Debate Makers:

  • Frame the issue by defining the question that unearths and challenges the assumptions entrenched in the organization, forming the team, and assembling the required data.
  • Spark the debate by creating safe environment for best thinking and demanding rigor.
  • Drive sound decision making.


* * *


The Investor


Multipliers operate as Investors. They invest by infusing others with the resources and ownership they need to produce results independent of the leader.

The Investors:

  • Define ownership by naming the lead, giving ownership for the end goal and stretching the role
  • Invest resources by providing mentoring, coaching and backup
  • Hold people accountable


Multipliers also tend to have a great sense of humor. They aren’t necessarily comedians, but they don’t take themselves or situations too seriously. They can laugh at themselves and see comedy in error and in life’s foibles. Their sense of humor liberates others. Multipliers use humor to create comfort and to spark a natural energy and intelligence in others.

 From “Multipliers: How the Best Leaders Make Everyone Smarter” by Liz Wiseman with Greg McKeown


The concept of Diminishers and Multipliers however is not limited to business leadership only. It can be easily applied to any relationship, including marriage, family, parenting, friendship etc.


Are you a Diminisher or a Multiplier, a Genius or a Genius Maker?





Believe nothing…


“Believe nothing just because a so-called wise person said it. Believe nothing just because a belief is generally held. Believe nothing just because it is said in ancient books. Believe nothing just because it is said to be of divine origin. Believe nothing just because someone else believes it. Believe only what you yourself test and judge to be true.”


Related posts:



Emotional Intelligence (EQ) for happy life and successful career

EQ1From IZquotes

* * *

communication_j how goodFrom Communicating with Confidence

We probably all know people, who are really good listeners. No matter what kind of situation we’re in, they always seem to know what to say – and how to say it – so that we’re not offended or upset. They’re caring and considerate, and even if we don’t find a solution to our problem, we usually leave feeling better.

We probably also know people who are masters in managing their emotions. They don’t get angry in stressful situations. Instead, they have the ability to look at a problem and calmly find a solution.

People like this have a high degree of emotional intelligence. They know themselves very well, and they’re also able to sense the emotional needs of others.

Emotional intelligence (EQ) is recognised by many psychologists as more important than IQ for the success or failure in life and career.


Components of the Daniel Goleman emotional intelligence model

What is Emotional Intelligence?

Emotional intelligence is the ability to recognize your emotions, understand what they’re telling you, and realize how your emotions affect people around you. Emotional intelligence also involves your perception of others: when you understand how they feel, this allows you to manage relationships more effectively.

There are 5 key characteristics of Emotional Intelligence:

  1. Self-Awareness – ability to understand your own emotions.
  2. Self-Regulation – ability to control emotions and impulses.
  3. Motivation – ability to defer immediate results for long-term success.
  4. Empathy –  ability to identify with and understand the wants, needs, and viewpoints of those around you.
  5. Social Skills – ability to communicate effectively with others, build and maintain relationships.

 Dad's loveFrom ’10 Tips for Dad’s – By Men For Men’

How can you help your child to develop emotional intelligence?

Relationship with you provides the first step to developing emotional intelligence for your child:

1. Hold your infant when he/she wants you and respond quickly to his/her cries.

2. Calm your own anxiety. It has been confirmed that parents’ touch, voices, and movements can either soothe a child or stimulate anxiety.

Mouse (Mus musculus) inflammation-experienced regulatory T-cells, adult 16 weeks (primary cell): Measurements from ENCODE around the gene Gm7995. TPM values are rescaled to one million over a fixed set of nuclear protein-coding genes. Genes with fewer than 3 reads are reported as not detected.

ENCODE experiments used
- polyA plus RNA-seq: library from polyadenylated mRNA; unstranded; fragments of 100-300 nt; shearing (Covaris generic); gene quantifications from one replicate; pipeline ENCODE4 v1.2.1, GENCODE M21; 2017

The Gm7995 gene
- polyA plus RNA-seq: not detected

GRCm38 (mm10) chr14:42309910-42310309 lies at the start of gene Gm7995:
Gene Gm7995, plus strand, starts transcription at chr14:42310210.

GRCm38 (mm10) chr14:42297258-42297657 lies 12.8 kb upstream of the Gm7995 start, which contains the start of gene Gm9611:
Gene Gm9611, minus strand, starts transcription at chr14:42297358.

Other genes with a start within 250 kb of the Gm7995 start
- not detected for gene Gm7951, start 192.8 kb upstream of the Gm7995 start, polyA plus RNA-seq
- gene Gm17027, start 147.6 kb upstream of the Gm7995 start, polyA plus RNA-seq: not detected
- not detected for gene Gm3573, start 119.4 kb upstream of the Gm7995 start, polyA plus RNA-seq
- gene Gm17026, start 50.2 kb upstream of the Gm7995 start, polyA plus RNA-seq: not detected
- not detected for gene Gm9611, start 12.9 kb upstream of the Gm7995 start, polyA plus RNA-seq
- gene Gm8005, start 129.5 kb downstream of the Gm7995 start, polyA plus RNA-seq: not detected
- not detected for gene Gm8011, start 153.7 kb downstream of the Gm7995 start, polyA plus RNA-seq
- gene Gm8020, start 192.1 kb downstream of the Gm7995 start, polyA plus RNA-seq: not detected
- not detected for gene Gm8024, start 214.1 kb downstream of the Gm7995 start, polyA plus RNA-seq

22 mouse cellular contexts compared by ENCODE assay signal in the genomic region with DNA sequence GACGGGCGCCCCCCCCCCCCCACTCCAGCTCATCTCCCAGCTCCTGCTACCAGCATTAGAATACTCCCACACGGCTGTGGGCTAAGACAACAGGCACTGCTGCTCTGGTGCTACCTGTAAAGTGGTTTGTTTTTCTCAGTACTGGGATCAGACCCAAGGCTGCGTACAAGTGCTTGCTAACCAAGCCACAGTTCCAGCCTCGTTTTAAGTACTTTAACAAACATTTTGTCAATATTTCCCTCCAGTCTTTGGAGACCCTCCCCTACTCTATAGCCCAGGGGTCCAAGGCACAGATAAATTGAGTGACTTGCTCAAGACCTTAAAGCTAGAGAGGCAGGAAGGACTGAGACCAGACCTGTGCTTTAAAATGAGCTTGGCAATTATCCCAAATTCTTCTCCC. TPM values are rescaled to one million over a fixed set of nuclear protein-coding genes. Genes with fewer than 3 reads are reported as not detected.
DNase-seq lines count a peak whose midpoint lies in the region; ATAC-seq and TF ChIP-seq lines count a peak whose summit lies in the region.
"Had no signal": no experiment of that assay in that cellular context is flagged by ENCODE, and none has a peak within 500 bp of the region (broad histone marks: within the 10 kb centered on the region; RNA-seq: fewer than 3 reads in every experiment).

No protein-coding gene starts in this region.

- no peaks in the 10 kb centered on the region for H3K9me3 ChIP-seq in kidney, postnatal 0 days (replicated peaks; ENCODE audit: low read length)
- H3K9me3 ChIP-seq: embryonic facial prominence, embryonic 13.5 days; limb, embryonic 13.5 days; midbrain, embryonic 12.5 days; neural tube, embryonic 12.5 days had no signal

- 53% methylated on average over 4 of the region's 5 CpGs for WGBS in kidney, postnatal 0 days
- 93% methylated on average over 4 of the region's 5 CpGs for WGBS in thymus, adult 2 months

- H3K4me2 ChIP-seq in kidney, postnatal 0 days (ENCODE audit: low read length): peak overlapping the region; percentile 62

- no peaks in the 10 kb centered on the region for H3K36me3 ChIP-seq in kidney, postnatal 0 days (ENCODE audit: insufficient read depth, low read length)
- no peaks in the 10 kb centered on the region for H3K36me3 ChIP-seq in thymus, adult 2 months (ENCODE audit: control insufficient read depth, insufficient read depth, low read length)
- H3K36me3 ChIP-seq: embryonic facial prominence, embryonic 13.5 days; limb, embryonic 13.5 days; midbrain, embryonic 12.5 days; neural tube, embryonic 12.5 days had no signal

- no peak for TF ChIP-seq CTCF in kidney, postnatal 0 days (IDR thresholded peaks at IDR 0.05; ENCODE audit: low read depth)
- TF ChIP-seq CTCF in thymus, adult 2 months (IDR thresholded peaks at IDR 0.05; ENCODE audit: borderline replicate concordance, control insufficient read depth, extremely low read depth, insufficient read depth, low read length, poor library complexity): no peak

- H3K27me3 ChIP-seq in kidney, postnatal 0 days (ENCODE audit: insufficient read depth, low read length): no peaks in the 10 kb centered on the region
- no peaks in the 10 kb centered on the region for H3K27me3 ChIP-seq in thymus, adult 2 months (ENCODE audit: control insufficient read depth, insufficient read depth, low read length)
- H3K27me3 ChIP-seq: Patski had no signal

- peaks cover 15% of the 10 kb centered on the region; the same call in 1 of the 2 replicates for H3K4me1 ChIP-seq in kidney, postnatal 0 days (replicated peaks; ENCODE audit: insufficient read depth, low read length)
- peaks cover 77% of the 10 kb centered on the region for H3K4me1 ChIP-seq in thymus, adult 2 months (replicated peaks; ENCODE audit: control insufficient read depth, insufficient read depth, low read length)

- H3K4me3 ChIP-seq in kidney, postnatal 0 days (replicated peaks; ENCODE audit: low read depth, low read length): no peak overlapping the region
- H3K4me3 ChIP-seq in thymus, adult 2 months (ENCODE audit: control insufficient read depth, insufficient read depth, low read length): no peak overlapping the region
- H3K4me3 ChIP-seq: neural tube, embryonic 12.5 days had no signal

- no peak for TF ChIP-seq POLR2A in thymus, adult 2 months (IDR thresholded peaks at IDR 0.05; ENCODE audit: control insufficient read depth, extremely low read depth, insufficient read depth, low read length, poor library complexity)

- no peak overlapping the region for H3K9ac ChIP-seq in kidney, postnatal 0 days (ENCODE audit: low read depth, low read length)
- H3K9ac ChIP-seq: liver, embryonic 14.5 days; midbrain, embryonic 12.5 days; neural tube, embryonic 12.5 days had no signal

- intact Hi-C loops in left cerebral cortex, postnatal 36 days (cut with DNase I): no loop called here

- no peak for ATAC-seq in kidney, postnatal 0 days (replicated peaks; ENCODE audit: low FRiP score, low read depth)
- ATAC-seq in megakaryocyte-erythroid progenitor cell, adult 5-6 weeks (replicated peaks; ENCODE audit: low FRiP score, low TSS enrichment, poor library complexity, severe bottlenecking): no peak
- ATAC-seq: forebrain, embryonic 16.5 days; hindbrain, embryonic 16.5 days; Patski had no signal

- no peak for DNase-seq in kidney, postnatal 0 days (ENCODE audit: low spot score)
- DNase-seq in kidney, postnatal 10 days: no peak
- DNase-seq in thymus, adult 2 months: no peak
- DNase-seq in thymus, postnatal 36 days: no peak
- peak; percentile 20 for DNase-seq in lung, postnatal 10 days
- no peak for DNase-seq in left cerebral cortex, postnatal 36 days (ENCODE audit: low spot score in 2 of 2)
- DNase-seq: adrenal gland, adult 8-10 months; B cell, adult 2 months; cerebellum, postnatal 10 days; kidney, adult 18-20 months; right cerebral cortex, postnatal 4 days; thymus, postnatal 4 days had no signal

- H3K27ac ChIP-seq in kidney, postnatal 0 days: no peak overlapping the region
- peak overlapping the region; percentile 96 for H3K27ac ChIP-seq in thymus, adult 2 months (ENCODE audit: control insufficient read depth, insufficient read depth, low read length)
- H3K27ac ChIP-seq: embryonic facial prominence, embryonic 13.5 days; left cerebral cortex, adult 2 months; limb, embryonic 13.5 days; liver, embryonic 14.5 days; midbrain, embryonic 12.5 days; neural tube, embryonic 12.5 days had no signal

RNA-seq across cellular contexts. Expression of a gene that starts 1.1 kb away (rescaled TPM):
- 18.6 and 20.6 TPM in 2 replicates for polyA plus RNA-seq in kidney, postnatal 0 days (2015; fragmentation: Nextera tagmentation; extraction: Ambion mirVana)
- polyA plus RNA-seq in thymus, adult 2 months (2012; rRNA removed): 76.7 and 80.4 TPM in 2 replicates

3. Accept and acknowledge your child’s emotions. Teach children that they can’t choose their feelings, but they can — and must — choose what to do with those feelings.

4. Demonstrate empathy. Your empathy teaches your child that his/her emotional life is not dangerous, is not shameful, and in fact is universal and manageable. Your child realises that he/she is not alone and learns to understand and accept his/her feelings.

5. Don’t shame your child when he/she gets hurt (e.g. don’t tell your son ‘big boys don’t cry’) and avoid repressing emotions. Repressed feelings don’t fade away, as feelings that have been freely expressed do. Repressed feelings are trapped and looking for a way out. Because they are not under conscious control, they can develop into nightmares and nervous tics.

6. Active Listening helps to diffuse intense feelings. Accepting his/her feelings and reflecting them does not mean you agree with them or endorse them. You’re only showing him/her that you understand.

7. Help your child to come up with an appropriate way to solve a problem or deal with an upsetting issue or situation.

8. Handling anger constructively is one of the most important skills you can give your child. When he/she’s angry, look under the anger for the hurt or fear that his/her anger is defending against. Use words, not force. Don’t let anger escalate. Breathe so you can keep listening.

11. Model emotional intelligence. What your child sees you do is what he/she will do. Do you start snapping at people when you’re under stress? Have minor tantrums when things go wrong? Can you stay calm during emotionally charged discussions? Do you empathize when feelings are expressed? So will your child.

12. Don’t let your own feelings to get out of hand. If you end up screaming, your children just feel picked on. They learn nothing useful and much that is harmful about how to handle their own feelings when they watch you indulge yours at their expense.

13. Don’t undermine your child’s emotional self-knowledge. Respect his/her feelings about others. If he/she feels uncomfortable letting Uncle Herman hug him/her, teach him/her to shake hands. Affirm your child’s ability to trust his/her own feelings. Children need to make their own decisions about relationships from an early age.

Sounds scary? Emotional intelligence is not my strongest point and although I put a lot of effort into improving my communication skills and emotion control, I still have plenty of room for improvement. However I try to avoid being a perfectionist. I believe that if I get 90% of these points right, it is better than nothing. And when I get something wrong or lose control of my own emotions, I do apologise to my children for hurting their feelings and use that as an opportunity to discuss how we can help each other in controlling our emotions and expressing ourselves in a more appropriate way. I think it is good for children to see that adults are also not perfect, that adults have emotions too and controlling emotions can be challenging for them as well. None of us is perfect and improving yourself is a life-long journey.

fathers-day-dad-with-kidsFrom Who is your daddy?

Online Resources on Emotional Intelligence: